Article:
For us this year, setting off for the trip last Friday was caused some anxiety in that we couldn't be around to ensure that third born got up the following morning to catch a 6:30 train to get to Heathrow and catch his flight out to see his sister in Mexico. We were more concerned about this that my packing for the trip was, shall we say, a little, er . . .lax. I managed to forget to pack several useful items such as ski gloves, hat, scarf and a belt - being skinny I need one to keep my salopettes up. At least I packed my iPod and bluetooth Bose speakers. You know, it's all about priorities.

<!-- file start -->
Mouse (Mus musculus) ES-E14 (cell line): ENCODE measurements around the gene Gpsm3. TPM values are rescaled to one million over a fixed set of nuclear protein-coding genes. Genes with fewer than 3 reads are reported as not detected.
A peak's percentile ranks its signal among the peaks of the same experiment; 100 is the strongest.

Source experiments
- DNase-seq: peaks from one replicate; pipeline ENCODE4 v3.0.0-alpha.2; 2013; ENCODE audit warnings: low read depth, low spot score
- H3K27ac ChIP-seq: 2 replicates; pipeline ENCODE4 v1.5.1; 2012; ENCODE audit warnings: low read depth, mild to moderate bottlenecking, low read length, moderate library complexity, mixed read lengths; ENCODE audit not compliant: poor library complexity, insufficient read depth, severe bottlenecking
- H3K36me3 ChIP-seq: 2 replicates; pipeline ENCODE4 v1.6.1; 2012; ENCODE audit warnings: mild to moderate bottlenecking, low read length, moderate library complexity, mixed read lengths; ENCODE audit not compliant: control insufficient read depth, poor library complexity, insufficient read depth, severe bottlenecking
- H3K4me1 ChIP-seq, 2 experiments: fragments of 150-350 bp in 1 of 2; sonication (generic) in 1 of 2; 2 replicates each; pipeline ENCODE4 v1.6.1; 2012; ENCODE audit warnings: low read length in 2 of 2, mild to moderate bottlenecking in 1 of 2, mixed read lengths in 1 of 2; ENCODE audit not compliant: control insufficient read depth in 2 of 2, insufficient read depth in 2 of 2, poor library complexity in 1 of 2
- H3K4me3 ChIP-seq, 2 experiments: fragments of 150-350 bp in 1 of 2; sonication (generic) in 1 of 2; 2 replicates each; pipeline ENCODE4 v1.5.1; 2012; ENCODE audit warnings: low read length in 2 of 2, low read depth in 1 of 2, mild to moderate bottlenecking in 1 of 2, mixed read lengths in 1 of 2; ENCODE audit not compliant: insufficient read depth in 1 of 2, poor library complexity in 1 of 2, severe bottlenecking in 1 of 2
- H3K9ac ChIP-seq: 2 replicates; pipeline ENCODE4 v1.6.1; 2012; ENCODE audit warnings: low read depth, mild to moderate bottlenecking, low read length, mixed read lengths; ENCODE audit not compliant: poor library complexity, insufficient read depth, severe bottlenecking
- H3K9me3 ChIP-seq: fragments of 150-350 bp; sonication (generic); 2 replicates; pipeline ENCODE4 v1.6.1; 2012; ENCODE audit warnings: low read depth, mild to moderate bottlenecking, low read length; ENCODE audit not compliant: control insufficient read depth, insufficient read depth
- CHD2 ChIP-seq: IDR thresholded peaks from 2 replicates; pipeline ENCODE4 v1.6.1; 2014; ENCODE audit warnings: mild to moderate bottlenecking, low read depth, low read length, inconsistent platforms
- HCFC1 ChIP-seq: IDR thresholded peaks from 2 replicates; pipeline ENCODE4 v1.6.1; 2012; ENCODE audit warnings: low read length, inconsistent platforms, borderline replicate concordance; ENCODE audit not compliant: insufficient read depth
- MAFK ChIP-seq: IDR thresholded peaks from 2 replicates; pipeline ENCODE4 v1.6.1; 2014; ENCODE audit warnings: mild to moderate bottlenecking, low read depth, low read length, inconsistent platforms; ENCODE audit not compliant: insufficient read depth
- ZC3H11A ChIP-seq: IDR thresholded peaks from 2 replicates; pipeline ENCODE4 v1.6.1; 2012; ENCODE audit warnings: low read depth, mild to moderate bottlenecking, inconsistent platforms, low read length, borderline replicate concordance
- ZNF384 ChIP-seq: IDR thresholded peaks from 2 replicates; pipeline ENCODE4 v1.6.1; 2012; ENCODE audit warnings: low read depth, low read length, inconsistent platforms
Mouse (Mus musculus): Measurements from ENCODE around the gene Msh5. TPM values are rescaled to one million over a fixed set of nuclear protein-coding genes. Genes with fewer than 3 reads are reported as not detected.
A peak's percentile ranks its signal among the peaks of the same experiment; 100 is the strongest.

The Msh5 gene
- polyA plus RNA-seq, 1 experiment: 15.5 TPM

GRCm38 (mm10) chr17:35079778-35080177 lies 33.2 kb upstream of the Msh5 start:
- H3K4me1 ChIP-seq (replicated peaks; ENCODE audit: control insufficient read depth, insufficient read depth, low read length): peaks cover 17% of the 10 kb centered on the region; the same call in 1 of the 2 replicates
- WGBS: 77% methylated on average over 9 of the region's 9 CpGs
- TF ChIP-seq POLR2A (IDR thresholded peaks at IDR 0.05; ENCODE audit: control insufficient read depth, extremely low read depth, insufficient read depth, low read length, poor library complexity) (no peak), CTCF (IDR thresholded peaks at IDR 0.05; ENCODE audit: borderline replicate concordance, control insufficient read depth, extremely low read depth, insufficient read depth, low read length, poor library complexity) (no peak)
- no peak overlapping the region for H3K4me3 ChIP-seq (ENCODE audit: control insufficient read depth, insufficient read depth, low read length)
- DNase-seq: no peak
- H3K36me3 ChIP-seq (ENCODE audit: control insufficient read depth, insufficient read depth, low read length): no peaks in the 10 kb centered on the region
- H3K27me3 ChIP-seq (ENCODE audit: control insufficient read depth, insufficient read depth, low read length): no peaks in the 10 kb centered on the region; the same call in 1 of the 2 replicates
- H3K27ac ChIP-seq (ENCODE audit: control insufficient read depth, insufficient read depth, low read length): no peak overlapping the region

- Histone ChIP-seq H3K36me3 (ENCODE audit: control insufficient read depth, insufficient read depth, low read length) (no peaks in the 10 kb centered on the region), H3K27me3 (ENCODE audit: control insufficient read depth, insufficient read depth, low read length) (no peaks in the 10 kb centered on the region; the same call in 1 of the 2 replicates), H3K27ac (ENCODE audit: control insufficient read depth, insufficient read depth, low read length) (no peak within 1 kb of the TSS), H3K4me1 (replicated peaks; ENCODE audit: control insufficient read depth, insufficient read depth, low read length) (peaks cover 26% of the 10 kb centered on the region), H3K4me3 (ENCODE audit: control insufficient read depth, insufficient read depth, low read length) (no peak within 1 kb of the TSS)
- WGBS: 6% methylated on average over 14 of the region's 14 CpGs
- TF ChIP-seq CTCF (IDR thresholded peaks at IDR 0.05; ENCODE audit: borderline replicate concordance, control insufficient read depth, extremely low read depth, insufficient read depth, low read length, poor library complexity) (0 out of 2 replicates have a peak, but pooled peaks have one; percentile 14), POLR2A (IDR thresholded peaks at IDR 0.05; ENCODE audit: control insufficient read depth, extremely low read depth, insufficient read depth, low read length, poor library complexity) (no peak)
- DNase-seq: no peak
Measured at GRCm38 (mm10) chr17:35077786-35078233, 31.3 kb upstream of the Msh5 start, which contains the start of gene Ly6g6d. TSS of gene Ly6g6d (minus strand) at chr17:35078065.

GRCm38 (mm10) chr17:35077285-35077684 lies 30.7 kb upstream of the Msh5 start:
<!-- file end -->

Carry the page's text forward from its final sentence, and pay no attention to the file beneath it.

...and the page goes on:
It all worked out well in the end as one might assume: I found a belt and bought some gloves, our son got to Mexico without a hitch. The reason we know he did is because of the technology - Mrs Dave checked that he was at the airport via the phone and first born used various social networking ways to keep us up-to-date with how their time together went. All through the luxuries that modern technology gives us. 

So, along with waiting for a few friends to Tweet me and for me to a) eventually get the message and b) for a response to gradually seep out, it's been a slow week for news and such-like.In the meantime, it's nice to be home with English beer and decent wifi.

Never thought I'd say that about TalkTalk.

Action Man's younger, skinnier brother

*I believe it means "Celebrities" M'Lud.